by Linda Straker
- Revenue contraction linked to reduced activities at MBIA due to Covid-19
- Drop-off in aircraft movement has led to near complete paralysis of revenues
The Government of Grenada is to provide EC$1 million to the Grenada Airports Authority (GAA) for the 12 months in 2021 because of revenue contraction linked directly to reduced activities at the Maurice Bishop International Airport (MBIA) that is directly related to Covid-19.
“Airport management is working feverishly to further cut back on operational costs and the GAA has been engaging staff and other stakeholders to work together to develop strategies to navigate through this unprecedented period. The GAA has also sought out and received assistance from Government, which will amount to one million dollars each month, for the rest of 2021,” said a statement from the Grenada Airports Authority that was issued via the Government Information Service.
Under the headline, “Financial fallout from covid-19 pandemic pushes Grenada Airports Authority to engage in further cost-cutting,” the release said that the crippling effect of the ongoing Covid-19 pandemic is forcing the Grenada Airports Authority to examine more stringent cost-cutting measures to eliminate its monthly deficit of $2.2 million.
The GAA said the release has experienced a significant decline in revenue since the start of the pandemic as the sharp decrease in the demand for world travel has triggered reductions in flight operations, causing passenger arrivals through MBIA to be almost non-existent.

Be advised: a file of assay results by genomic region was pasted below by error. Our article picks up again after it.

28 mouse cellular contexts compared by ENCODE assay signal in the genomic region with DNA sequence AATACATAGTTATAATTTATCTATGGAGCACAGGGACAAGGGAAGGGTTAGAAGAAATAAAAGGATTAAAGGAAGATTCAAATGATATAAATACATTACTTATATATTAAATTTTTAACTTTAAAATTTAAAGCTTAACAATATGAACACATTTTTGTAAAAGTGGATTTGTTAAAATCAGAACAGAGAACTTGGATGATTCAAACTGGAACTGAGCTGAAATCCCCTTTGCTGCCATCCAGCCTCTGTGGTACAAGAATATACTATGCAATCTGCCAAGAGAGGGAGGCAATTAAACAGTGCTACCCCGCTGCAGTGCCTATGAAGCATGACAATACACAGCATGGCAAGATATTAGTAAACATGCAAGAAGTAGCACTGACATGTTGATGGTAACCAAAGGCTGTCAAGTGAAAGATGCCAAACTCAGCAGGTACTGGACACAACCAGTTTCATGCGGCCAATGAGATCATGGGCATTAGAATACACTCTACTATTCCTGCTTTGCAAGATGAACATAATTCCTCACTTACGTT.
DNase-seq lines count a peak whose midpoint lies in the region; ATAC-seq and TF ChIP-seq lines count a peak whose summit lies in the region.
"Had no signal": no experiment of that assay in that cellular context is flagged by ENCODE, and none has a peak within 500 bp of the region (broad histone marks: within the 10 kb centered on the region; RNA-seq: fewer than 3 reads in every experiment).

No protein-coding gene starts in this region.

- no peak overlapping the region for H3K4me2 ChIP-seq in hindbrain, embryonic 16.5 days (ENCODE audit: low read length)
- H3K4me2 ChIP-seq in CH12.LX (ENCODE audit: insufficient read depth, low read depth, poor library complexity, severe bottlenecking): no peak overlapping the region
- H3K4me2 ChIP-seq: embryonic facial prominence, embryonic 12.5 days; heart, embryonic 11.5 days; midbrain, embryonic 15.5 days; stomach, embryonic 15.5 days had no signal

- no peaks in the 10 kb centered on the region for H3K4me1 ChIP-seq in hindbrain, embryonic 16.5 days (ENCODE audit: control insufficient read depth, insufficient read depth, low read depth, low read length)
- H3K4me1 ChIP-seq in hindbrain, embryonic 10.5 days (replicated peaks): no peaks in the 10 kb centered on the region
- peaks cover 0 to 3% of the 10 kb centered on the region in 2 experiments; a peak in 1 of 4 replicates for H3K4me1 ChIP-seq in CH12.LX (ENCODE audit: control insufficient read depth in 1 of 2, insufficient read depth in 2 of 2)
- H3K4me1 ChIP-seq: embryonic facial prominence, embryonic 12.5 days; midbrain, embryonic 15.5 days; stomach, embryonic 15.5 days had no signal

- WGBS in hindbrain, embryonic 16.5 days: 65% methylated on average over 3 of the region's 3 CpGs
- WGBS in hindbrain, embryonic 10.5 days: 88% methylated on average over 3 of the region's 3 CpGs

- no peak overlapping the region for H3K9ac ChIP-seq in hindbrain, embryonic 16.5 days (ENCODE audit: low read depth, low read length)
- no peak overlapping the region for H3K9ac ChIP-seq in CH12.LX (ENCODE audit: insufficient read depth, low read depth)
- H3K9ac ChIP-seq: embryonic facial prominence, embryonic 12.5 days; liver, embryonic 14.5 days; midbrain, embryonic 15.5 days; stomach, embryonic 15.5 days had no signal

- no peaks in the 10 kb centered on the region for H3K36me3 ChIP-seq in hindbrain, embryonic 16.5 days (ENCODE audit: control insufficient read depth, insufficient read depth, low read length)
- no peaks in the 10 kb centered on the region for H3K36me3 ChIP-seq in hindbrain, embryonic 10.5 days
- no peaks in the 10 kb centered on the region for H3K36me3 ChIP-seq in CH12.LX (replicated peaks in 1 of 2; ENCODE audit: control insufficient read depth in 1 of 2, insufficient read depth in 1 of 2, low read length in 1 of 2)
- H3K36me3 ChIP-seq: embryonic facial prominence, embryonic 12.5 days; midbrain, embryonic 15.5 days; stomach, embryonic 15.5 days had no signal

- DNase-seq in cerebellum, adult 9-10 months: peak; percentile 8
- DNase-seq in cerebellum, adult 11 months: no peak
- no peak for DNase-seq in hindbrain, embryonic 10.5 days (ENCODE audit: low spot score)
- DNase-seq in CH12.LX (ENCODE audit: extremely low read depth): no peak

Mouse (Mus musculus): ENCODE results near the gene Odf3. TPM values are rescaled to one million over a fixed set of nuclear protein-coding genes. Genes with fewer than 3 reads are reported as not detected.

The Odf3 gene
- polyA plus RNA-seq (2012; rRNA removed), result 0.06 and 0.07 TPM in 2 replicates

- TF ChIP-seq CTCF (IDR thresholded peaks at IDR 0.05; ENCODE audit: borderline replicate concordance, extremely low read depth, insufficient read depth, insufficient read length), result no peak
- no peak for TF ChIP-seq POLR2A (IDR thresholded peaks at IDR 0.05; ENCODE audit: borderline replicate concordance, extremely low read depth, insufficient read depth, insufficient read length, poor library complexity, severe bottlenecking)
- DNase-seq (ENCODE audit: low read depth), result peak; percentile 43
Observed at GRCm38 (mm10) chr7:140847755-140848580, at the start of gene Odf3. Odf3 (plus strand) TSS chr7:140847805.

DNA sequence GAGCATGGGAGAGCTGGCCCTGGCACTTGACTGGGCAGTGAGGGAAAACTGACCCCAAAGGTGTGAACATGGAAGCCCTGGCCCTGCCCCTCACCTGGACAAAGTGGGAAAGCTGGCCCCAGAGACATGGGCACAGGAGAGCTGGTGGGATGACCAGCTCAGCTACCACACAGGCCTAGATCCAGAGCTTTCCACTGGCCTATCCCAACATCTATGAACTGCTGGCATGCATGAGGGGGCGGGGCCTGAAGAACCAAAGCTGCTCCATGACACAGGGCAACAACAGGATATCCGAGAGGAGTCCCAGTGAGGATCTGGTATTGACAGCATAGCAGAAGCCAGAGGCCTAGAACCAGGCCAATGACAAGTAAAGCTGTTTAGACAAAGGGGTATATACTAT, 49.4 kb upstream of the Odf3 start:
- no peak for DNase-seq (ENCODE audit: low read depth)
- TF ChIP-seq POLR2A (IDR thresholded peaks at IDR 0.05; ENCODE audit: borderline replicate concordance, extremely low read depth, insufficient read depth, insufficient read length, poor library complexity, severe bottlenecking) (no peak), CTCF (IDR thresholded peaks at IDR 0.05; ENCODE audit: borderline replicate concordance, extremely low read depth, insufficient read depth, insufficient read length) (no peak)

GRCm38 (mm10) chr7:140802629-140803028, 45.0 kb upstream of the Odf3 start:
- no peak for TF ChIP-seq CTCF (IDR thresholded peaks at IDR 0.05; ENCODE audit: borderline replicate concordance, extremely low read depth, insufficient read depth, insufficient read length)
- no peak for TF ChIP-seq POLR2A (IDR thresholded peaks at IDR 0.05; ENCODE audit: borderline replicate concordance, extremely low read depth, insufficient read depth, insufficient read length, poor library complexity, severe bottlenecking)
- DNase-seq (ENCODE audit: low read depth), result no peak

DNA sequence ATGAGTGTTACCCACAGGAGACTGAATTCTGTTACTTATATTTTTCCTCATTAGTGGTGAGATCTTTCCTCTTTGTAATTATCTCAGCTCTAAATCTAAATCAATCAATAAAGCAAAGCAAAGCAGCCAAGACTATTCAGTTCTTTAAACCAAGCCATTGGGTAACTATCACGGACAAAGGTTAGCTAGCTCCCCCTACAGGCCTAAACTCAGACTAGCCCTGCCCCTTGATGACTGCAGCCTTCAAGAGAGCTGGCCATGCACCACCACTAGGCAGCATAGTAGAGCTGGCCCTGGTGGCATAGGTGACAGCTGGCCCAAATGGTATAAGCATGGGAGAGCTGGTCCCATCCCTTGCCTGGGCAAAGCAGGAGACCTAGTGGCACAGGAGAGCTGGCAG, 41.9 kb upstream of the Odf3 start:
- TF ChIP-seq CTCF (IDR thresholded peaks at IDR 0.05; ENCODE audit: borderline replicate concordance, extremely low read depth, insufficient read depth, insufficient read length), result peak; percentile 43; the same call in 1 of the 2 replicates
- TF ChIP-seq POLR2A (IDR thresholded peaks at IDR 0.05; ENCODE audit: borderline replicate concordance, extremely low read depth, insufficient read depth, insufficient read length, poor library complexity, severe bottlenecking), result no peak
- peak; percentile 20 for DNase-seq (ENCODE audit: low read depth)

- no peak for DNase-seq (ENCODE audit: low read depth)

“Statistics show that aircraft movement declined by more than 50% between 2019 and 2020. Prior to the pandemic, that figure stood at 12,970 compared to 6,015 in 2020. Similarly, passenger movement declined by 72%, moving from 447,522 persons in 2019 to 126,336 in 2020.” The release from the Statutory body confirmed that the drop-off in aircraft movement has led to the near complete paralysis of both aeronautical and non-aeronautical revenues for Grenada’s international airport.
GAA revenue, derived specifically from passenger fees, landing fees and commercial concessions, has plummeted. Aircraft and passenger-related revenue account for around 90% of MBIA’s income. Consequently, for the past year, the GAA has drawn down on its revenue reserves to remain operational and to ensure that all Covid-19 protocols and standards were implemented, realised and maintained for the benefit of our country.
Giving the assurance that the Board and the Management have enforced a number of critical cost-cutting measures without creating risk to aircraft and passenger safety and security, the release said that given the severity and extended duration of the current pandemic, the GAA has now been forced to introduce more stringent second-tier measures to mitigate the significant financial deficit.
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